Conserving Lands Great and Small


Lloyd Raleigh is bent double, trying to negotiate his way through a dense thicket of catbriar in the moist wetands of Brookside Farm. As thorns entangle his jacket, a soup of leaf mold and sphagnum moss sucks his boots deeper into the mud.

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$100 and a Dream

How to turn a modest gift into a dynamic little nonprofit, 28 scholarships, dozens of changed lives, and counting…

The letter from Texas had taken a couple of months to find its way to my desk in Cairo. Inside was a $100 bill and a brief note.

Every so often in journalism, something you write touches readers, and they feel moved to help. Usually, I was delighted when that happened, but this time my reaction was weary and ungenerous.

Getting the money to the intended recipient wasn’t going to be easy. It meant another trip into violence and danger. For a minute or two, I thought about sending the money back to Texas.

In December of 1987, a Palestinian teenager stoned my car as I drove alone through the West Bank. I was new in my job as The Wall Street Journal’s Mideast correspondent, and my editor had asked me to get an interview with one of the youths involved in the uprising that had suddenly erupted in Israel’s occupied territories. So I jumped from my damaged car and chased after the boy, whose face was wrapped in a red-checked headscarf. We ended up spending the afternoon together in the crumbling four-room, raw-concrete hovel he shared with 12 younger siblings, and I subsequently wrote an article about an intelligent 15-year-old named Raed who wanted to be a doctor but knew there was no hope of such a future for a boy in his circumstances. Instead, he was willing to die, fighting with stones.

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What would Mohammed do?

Geraldine Brooks, an expert on the role of women in Islam, says the “haters of beauty” behind the Miss World riots misrepresent what is a “pro-sexuality” religion.

Two weeks ago, a Nigerian fashion writer’s throwaway remark — that Mohammed would have approved of the Miss World pageant and probably would have chosen a wife from among the contestants — sparked riots that killed 220 people, left thousands homeless and earned the author, Isioma Daniel, a fatwa.

By and large, the West found this imbroglio baffling, and many immediately blamed Islam. But the religion, to those who know it, is anything but strait-laced. Islam produced Rumi, a 13th century Sufi mystic and poet who wrote verses such as, “When someone quotes the old poetic image about clouds gradually uncovering the moon, slowly loosen knot by knot the strings of your robe.” Nowhere in the Koran does it say adulterers should be stoned. Nowhere does it say that women should be completely covered.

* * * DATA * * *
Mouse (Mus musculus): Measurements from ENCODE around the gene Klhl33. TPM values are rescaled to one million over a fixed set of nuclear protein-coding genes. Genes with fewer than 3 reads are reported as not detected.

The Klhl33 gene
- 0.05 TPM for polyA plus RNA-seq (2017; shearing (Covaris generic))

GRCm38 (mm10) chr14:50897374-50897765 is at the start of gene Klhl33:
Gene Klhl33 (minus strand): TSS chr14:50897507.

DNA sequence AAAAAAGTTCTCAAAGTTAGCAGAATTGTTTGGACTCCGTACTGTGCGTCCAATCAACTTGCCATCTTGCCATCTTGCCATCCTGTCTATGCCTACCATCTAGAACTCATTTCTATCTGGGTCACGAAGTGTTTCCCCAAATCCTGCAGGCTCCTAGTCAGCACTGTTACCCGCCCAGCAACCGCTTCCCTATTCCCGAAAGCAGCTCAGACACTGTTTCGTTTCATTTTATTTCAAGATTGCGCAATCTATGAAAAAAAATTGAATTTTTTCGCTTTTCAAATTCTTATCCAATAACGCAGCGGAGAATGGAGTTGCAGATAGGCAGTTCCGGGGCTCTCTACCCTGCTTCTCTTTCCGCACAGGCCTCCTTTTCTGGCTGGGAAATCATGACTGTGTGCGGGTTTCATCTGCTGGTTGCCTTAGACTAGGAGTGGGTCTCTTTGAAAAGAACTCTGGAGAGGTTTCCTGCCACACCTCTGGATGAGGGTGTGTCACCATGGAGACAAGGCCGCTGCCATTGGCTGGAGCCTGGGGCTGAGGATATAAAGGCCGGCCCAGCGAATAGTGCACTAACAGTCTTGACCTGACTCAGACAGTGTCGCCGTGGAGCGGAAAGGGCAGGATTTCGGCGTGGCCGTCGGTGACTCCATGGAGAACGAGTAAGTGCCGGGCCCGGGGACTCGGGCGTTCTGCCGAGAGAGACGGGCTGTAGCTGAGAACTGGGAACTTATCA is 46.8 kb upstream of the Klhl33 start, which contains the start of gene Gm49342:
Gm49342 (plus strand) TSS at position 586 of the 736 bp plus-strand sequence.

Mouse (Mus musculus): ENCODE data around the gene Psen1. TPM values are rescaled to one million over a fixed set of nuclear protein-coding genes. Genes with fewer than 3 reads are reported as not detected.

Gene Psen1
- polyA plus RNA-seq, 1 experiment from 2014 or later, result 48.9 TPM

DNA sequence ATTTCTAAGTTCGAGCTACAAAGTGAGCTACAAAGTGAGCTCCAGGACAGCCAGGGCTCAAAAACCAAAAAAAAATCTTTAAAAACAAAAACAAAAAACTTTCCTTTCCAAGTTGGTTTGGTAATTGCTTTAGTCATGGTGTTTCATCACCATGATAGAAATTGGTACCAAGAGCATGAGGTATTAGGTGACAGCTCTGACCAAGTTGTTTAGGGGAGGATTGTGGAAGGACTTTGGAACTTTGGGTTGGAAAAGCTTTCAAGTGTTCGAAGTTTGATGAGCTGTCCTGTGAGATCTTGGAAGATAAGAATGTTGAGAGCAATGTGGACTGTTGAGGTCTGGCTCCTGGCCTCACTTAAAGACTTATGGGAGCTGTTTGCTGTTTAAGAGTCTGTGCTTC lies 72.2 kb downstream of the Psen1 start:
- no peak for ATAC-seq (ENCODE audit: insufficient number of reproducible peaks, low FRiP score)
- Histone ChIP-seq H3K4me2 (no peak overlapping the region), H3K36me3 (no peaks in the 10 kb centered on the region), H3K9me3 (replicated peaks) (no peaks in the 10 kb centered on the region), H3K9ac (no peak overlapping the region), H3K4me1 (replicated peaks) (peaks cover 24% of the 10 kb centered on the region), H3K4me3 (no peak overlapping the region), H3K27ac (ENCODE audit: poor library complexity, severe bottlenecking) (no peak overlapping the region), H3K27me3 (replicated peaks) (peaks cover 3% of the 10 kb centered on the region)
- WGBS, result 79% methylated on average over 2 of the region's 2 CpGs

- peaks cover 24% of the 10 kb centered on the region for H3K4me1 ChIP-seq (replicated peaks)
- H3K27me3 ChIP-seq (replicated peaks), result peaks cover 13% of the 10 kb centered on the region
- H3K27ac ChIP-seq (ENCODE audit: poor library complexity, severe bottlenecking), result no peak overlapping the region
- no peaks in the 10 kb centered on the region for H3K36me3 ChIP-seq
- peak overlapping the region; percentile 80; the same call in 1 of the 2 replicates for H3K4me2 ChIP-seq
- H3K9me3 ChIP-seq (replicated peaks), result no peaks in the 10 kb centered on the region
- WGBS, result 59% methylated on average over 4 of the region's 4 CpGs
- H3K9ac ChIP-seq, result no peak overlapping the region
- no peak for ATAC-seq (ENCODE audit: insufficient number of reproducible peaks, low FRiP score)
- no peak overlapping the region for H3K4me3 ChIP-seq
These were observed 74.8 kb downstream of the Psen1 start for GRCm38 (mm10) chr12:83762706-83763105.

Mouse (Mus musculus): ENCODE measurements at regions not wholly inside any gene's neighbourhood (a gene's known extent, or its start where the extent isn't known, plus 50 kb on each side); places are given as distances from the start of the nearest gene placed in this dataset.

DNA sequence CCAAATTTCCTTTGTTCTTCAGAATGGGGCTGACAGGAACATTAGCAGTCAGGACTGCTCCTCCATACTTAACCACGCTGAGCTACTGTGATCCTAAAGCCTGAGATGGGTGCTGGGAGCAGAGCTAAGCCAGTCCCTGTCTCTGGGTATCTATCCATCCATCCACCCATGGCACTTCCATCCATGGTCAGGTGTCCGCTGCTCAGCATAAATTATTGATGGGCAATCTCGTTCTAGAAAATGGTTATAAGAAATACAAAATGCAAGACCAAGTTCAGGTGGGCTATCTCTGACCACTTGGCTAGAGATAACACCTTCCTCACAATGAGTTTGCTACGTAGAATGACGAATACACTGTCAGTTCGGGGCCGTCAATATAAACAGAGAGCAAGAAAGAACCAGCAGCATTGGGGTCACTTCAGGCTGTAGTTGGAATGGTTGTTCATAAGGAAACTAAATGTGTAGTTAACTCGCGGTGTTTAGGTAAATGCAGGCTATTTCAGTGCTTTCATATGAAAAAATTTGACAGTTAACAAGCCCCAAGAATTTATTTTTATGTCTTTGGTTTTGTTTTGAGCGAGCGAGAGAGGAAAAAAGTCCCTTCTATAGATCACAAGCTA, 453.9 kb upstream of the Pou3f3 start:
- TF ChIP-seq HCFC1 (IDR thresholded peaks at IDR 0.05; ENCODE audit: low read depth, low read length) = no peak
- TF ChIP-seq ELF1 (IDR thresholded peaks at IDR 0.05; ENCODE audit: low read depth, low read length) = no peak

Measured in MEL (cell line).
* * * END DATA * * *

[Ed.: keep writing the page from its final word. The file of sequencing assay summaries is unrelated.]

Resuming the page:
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The Writing Life

The bookshelves of my Australian childhood were garrisoned by foreign troops, filled with stories by faraway English people who wrote of things I couldn’t see or touch or know: A.A. Milne, Enid Blyton, C.S. Lewis; The Wind in the Willows, The Secret Garden, The Snow Goose. These were good books, but they came between me and my country. Australia had been an independent nation since 1901, but in the 1960s, my imagination was still a British colony.

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The feminist queen of the Middle East

World leaders rush to pay tribute to King Hussein, but his widow, Queen Noor, deserves much of the credit for Jordan’s transformation from police state to cradle of political freedom.

The obituaries were praising him even before he died: King Hussein, the Arableader who made a modern nation from an impoverished patch of desert, whoturned a warrior’s bravery into the courage of a peacemaker.

It isn’t so surprising that these emotive eulogies have poured from thepens of usually hard-bitten journalists. The king was an unfailinglycourteous man — accessible, open and direct in a region whose leaders typically are secretive, remote and dishonest.

But most of these tributes breezed over the one remarkable thing hedid that may have influenced the style of modern Jordan more than any otherpeacetime decision.

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The Book of Exodus

A double rescue in wartime Sarajevo.

By Geraldine Brooks

When the Axis powers conquered and divided Yugoslavia, in the spring of 1941, Sarajevo did not fare well. The city cradled by mountains that Rebecca West once described as like “an opening flower” suddenly found itself absorbed into the Nazi puppet state of Croatia, its tolerant, cosmopolitan culture crushed by the invading German Army and the Croatian Fascist Ustashe. Hitler’s ally, Ante Pavelic, who had headed the Ustashe through the nineteen-thirties, proclaimed that his new state must be “cleansed” of Jews and Serbs: “Not a stone upon a stone will remain of what once belonged to them.”

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